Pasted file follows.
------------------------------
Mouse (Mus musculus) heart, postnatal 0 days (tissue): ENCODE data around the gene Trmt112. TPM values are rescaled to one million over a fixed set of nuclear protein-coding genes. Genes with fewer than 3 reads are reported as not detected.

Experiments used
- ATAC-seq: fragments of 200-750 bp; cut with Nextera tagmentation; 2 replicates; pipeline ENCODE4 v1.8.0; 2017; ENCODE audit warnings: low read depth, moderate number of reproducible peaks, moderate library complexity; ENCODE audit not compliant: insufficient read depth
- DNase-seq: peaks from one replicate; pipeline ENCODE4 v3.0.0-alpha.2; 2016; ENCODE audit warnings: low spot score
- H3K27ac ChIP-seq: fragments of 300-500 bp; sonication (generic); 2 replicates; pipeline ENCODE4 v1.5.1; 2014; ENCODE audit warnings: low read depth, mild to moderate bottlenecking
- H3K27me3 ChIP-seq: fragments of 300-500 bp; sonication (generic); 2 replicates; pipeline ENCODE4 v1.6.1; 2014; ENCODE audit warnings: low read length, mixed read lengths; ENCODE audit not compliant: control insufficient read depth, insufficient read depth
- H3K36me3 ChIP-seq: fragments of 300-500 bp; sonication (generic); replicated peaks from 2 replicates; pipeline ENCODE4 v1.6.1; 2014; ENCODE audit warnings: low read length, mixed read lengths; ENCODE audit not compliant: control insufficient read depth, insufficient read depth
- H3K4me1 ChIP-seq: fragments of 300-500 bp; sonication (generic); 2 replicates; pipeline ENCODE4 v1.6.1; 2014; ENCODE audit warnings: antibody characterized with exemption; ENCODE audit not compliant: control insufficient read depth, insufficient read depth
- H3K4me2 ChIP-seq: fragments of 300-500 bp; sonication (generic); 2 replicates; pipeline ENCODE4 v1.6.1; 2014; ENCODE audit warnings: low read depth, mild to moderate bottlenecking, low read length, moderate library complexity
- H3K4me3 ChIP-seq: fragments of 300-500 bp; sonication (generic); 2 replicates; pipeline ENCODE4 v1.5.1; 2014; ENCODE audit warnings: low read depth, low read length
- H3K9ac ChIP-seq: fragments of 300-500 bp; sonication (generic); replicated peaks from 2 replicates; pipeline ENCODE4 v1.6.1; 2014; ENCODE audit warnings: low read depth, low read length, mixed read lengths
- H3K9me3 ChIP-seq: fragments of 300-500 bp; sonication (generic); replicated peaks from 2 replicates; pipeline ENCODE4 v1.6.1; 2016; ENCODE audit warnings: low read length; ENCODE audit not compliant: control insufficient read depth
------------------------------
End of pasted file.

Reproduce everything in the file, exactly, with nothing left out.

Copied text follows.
Mouse (Mus musculus) heart, postnatal 0 days (tissue): ENCODE data around the gene Trmt112. TPM values are rescaled to one million over a fixed set of nuclear protein-coding genes. Genes with fewer than 3 reads are reported as not detected.

Experiments used
- ATAC-seq: fragments of 200-750 bp; cut with Nextera tagmentation; 2 replicates; pipeline ENCODE4 v1.8.0; 2017; ENCODE audit warnings: low read depth, moderate number of reproducible peaks, moderate library complexity; ENCODE audit not compliant: insufficient read depth
- DNase-seq: peaks from one replicate; pipeline ENCODE4 v3.0.0-alpha.2; 2016; ENCODE audit warnings: low spot score
- H3K27ac ChIP-seq: fragments of 300-500 bp; sonication (generic); 2 replicates; pipeline ENCODE4 v1.5.1; 2014; ENCODE audit warnings: low read depth, mild to moderate bottlenecking
- H3K27me3 ChIP-seq: fragments of 300-500 bp; sonication (generic); 2 replicates; pipeline ENCODE4 v1.6.1; 2014; ENCODE audit warnings: low read length, mixed read lengths; ENCODE audit not compliant: control insufficient read depth, insufficient read depth
- H3K36me3 ChIP-seq: fragments of 300-500 bp; sonication (generic); replicated peaks from 2 replicates; pipeline ENCODE4 v1.6.1; 2014; ENCODE audit warnings: low read length, mixed read lengths; ENCODE audit not compliant: control insufficient read depth, insufficient read depth
- H3K4me1 ChIP-seq: fragments of 300-500 bp; sonication (generic); 2 replicates; pipeline ENCODE4 v1.6.1; 2014; ENCODE audit warnings: antibody characterized with exemption; ENCODE audit not compliant: control insufficient read depth, insufficient read depth
- H3K4me2 ChIP-seq: fragments of 300-500 bp; sonication (generic); 2 replicates; pipeline ENCODE4 v1.6.1; 2014; ENCODE audit warnings: low read depth, mild to moderate bottlenecking, low read length, moderate library complexity
- H3K4me3 ChIP-seq: fragments of 300-500 bp; sonication (generic); 2 replicates; pipeline ENCODE4 v1.5.1; 2014; ENCODE audit warnings: low read depth, low read length
- H3K9ac ChIP-seq: fragments of 300-500 bp; sonication (generic); replicated peaks from 2 replicates; pipeline ENCODE4 v1.6.1; 2014; ENCODE audit warnings: low read depth, low read length, mixed read lengths
- H3K9me3 ChIP-seq: fragments of 300-500 bp; sonication (generic); replicated peaks from 2 replicates; pipeline ENCODE4 v1.6.1; 2016; ENCODE audit warnings: low read length; ENCODE audit not compliant: control insufficient read depth